Land-based salmon farmers flood stock exchange, and more are in the pipeline

Aslak Berge

The Oslo Stock Exchange has consolidated its position as the dominant marketplace for land-based salmon.

On Wednesday, Nordic Aqua Partners had its first day of trading on the Oslo Stock Exchange. The company, led by former Mowi Faroes director Ragnar Joensen, is in the process of building a land-based salmon farm just outside Shanghai. Once the facility is completed, it will produce 8,000 tonnes of salmon annually.

Three other land-based salmon farmers have already been listed on the Oslo Stock Exchange. Most famous, and the company with the longest experience and market value is Atlantic Sapphire. In addition, Salmon Evolution and Andfjord Salmon are already trading on the stock exchange.

Martin Rasmussen (left) and Bjarne Martinsen. Photo: Andfjord Salmon

More fish on land
Last week, another land-based fish farming company, Holland-based Kingfish Company, was also listed. The company, which has SalMar entrepreneur Gustav Witzøe company Kverva amongst its owners, produces the tropical fish species yellowtail kingfish.

But it doesn’t stop there.

Aqua Sande, which is planning the construction of a land-based fish farm for 66,000 tonnes of salmon at Gulen, Western Norway, is aiming for an IPO this summer.

Grieg family-owned Proximar Seafood, which is building a land-based fish farm at the foot of iconic Mount Fuji in Japan, has already announced far advanced stock market plans. The company is initially aiming for an annual production of 5,300 tonnes of salmon, increasing this to 21,000 tonnes.

Hallvard Muri. PHOTO: Andreas Witzøe

Aquacon, which former Pareto partner Henrik Tangen is central to, will also raise money and go on the stock exchange during 2021. The company will build three facilities in Maryland, on the U.S. East Coast, and is aiming for an annual production totaling 45,000 tonnes of salmon. Among other things, Aquacon has hired former Mowi COO Marit Solberg as a board member.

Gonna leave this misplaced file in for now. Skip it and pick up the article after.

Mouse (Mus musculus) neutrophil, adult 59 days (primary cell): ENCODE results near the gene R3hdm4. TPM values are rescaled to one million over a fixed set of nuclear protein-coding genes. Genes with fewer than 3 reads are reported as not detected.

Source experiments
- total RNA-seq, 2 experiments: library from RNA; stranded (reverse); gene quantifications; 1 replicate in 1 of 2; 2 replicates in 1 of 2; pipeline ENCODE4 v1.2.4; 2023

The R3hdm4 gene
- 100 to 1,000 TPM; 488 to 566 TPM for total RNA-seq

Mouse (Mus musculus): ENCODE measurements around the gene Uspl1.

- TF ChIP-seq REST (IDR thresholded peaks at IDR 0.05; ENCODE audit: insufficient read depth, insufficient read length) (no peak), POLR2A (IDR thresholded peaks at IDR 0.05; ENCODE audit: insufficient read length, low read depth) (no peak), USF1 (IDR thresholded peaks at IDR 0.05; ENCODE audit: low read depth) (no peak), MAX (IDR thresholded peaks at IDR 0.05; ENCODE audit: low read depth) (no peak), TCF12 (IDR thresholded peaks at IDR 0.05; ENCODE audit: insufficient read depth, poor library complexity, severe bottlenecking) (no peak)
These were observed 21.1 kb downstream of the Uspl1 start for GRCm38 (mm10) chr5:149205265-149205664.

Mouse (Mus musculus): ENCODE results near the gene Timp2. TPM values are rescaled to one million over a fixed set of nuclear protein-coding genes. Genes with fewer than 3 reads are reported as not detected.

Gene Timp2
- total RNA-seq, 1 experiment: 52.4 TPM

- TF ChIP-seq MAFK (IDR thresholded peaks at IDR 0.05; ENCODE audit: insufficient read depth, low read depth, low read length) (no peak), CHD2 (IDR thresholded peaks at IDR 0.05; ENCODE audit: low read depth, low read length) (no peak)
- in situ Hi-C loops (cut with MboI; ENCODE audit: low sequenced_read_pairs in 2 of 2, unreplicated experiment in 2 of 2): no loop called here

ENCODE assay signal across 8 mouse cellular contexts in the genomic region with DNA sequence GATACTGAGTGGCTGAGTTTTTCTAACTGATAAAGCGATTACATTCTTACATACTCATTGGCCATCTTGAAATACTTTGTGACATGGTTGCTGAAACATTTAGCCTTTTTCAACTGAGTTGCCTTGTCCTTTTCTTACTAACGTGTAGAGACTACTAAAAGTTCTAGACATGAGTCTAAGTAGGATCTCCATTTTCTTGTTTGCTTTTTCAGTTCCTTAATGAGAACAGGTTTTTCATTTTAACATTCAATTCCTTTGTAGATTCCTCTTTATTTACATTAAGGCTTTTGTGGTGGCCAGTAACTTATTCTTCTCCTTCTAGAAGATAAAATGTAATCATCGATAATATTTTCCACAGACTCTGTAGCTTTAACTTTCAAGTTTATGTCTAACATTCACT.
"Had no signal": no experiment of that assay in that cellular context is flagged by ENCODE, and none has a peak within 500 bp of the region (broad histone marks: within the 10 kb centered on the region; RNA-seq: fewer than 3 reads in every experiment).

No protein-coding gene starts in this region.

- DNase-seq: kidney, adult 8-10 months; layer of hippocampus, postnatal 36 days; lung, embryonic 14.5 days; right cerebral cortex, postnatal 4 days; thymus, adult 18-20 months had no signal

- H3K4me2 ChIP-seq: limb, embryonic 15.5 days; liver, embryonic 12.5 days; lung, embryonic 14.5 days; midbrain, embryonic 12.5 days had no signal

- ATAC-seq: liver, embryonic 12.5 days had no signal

More on the way
At the same time, a double-digit number of other companies are also chasing financing for their land-based fish farms. There are low odds of several of them finding their way to the Oslo Stock Exchange. Some of the hottest candidates are:

  • Norsal, a Norwegian-owned company that will spend EUR 206 million to build a land-based facility for 20,000 tonnes of salmon in Yantai, China.
  • West Coast Salmon, led by ex-AKVA group boss Hallvard Muri, will build production facilities for 15,000 tonnes of salmon in Nevada, USA.
  • Swedish Quality Salmon has received a lot of attention, not least locally, for its construction plans for a site that’ll produce 110,000 tonnes of salmon.
  • Pure Salmon is still on the hunt for financing for its facilities, which is aiming for a total of 260,000 tonnes of salmon.
  • Nordic Aquafarms has already started harvesting fish from its plant in Fredrikstad, and has two other construction projects, both in the United States.
  • Columbi Salmon, where former Nordea seafood analyst Kolbjørn Giskeødegård is CFO, will produce 15,000-20,000 tonnes of salmon on land, near Oostende in Belgium.

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